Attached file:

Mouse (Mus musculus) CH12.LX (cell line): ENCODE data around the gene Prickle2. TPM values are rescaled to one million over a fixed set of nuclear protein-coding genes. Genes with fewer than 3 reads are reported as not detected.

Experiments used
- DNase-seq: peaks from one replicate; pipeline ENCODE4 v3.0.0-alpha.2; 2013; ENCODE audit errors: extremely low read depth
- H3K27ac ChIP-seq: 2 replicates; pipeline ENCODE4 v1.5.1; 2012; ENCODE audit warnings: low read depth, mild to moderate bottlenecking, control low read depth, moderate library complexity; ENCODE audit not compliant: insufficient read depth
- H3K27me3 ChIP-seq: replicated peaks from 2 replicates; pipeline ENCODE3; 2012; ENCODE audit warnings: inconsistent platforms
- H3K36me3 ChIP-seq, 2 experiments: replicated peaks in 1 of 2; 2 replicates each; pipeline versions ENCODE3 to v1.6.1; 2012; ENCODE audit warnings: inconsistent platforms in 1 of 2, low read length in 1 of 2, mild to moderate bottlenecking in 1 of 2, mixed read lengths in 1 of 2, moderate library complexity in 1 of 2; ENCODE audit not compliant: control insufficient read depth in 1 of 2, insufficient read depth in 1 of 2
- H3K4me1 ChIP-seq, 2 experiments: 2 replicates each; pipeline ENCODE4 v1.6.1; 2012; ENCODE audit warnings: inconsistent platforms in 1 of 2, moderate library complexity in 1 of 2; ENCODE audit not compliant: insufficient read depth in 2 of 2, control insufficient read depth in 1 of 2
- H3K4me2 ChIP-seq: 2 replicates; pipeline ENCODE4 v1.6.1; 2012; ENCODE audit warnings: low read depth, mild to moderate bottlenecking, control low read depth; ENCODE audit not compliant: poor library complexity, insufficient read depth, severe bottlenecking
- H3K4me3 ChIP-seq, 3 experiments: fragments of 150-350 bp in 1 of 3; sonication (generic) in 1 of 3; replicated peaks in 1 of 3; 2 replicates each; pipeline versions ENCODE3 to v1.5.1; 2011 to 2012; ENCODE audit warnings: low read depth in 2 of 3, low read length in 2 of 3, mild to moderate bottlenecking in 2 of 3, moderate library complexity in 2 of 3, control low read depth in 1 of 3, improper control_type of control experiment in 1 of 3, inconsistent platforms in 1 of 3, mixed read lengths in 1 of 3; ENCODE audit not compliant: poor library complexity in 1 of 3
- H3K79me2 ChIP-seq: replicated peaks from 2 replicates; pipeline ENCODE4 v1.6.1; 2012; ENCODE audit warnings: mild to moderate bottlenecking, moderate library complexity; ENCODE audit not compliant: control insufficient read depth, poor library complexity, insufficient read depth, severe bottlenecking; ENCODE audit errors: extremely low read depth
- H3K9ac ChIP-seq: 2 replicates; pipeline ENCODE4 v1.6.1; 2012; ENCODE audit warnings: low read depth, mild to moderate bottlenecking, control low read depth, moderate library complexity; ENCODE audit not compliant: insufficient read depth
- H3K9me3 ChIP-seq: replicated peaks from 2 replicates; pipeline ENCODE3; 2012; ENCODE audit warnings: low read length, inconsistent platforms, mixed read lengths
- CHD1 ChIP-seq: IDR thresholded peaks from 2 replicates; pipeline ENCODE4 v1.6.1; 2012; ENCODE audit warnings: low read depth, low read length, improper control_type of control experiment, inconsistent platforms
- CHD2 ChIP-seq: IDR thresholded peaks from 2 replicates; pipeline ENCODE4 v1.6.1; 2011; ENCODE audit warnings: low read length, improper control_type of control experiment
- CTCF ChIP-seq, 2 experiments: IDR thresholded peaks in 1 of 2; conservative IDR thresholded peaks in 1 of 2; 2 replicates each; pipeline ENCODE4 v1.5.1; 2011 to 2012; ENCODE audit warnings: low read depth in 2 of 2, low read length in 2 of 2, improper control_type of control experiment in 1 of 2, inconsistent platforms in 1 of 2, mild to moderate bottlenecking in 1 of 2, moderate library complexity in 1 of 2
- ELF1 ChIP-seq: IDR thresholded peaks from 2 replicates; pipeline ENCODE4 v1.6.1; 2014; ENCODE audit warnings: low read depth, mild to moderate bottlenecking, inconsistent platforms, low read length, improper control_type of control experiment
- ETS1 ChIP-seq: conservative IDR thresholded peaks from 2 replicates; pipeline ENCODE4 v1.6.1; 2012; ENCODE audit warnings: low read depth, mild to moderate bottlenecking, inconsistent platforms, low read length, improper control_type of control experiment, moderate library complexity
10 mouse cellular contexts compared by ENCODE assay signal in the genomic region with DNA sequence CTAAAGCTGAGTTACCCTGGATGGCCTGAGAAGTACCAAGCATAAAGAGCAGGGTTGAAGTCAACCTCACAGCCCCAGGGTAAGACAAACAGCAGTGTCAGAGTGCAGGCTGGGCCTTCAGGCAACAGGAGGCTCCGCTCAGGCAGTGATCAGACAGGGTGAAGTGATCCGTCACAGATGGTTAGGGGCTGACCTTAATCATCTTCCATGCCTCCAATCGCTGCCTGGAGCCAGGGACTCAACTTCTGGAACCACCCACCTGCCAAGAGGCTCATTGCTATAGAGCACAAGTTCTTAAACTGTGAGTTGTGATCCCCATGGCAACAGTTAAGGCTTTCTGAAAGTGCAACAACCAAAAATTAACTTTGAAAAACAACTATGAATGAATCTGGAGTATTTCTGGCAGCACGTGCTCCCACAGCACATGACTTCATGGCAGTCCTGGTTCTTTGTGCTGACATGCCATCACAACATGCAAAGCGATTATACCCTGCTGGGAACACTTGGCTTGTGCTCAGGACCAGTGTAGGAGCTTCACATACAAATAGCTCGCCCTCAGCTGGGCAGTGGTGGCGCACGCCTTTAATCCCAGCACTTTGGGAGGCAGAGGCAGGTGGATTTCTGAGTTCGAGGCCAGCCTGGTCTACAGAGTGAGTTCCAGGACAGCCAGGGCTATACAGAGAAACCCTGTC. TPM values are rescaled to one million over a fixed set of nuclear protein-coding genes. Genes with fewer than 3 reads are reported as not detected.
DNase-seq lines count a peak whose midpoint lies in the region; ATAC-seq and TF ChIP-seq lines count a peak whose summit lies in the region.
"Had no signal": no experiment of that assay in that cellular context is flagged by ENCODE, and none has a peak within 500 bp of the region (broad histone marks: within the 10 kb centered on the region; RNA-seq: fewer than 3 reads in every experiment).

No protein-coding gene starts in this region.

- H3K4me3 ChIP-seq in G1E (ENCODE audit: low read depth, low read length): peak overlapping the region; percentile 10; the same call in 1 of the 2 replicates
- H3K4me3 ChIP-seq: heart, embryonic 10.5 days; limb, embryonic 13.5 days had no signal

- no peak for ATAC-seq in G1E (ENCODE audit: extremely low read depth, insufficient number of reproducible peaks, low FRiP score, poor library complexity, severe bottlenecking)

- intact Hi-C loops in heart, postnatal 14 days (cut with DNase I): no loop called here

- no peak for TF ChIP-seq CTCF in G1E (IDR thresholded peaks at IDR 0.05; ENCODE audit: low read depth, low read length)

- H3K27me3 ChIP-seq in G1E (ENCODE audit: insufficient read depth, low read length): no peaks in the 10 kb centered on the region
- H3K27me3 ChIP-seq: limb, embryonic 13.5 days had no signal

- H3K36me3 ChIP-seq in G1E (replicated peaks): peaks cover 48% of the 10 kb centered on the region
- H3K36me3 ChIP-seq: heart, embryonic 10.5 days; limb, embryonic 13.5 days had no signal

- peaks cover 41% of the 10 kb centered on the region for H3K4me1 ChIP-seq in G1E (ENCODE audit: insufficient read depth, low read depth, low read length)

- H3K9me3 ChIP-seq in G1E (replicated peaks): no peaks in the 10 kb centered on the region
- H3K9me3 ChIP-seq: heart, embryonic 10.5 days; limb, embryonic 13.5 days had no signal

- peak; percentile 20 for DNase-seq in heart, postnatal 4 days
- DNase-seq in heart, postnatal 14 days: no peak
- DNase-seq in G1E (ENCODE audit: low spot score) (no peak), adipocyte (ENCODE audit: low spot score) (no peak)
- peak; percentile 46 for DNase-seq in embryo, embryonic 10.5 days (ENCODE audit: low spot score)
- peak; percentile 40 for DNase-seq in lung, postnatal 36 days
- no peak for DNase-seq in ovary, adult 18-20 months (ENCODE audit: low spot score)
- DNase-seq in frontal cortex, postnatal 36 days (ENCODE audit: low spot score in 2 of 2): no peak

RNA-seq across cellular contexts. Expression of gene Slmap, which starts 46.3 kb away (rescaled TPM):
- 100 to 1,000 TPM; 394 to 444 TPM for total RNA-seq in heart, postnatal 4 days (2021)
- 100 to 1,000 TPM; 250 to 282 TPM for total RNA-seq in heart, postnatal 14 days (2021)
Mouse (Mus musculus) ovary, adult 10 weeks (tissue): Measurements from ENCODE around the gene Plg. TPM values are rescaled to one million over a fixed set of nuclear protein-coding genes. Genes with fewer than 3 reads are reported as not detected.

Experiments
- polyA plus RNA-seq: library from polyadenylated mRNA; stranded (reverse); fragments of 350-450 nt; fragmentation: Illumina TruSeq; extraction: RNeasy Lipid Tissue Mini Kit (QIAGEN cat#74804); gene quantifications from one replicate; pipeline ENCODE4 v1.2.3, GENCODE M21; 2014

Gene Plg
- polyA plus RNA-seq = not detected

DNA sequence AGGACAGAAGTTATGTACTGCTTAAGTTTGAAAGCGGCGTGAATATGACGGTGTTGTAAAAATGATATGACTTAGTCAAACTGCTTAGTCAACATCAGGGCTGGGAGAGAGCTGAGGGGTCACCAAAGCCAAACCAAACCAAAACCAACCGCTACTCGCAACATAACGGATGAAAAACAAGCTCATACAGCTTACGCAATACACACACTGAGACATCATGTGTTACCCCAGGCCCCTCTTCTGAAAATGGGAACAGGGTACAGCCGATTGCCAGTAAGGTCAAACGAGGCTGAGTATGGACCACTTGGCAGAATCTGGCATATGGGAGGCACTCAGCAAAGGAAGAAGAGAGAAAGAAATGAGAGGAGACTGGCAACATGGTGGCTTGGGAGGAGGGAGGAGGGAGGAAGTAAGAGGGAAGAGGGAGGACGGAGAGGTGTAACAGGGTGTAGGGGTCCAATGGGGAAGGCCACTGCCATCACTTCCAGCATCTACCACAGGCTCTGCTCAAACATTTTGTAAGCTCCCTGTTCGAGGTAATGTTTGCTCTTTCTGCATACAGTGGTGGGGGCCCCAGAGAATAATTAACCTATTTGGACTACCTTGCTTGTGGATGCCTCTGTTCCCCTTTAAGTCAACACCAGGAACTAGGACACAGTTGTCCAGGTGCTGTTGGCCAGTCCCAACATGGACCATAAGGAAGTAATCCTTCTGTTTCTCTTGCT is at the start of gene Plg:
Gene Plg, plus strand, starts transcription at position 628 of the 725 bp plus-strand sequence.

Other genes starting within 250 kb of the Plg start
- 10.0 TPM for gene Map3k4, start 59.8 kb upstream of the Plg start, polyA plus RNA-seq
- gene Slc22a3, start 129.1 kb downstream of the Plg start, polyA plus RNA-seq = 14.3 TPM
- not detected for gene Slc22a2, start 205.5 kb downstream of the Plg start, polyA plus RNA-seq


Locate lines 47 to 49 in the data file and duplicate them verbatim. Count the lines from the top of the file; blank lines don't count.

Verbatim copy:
Gene Plg
- polyA plus RNA-seq = not detected

DNA sequence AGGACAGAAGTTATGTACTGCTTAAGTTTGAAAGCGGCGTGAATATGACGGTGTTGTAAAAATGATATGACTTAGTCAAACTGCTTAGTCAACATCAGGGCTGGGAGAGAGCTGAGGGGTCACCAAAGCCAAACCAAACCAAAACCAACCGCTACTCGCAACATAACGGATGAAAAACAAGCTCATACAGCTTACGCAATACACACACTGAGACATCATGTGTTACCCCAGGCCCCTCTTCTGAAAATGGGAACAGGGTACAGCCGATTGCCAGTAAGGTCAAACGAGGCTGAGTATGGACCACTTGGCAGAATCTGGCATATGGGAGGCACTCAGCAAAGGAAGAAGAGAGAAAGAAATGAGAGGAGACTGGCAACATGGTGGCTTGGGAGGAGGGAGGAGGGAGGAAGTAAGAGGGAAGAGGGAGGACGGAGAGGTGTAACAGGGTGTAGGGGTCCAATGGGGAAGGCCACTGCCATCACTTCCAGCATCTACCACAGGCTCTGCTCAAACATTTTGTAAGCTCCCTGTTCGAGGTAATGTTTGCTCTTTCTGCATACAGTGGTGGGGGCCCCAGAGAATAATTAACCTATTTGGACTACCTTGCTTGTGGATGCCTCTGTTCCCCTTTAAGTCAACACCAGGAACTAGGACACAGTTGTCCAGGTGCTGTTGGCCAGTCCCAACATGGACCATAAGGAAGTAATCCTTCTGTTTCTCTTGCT is at the start of gene Plg: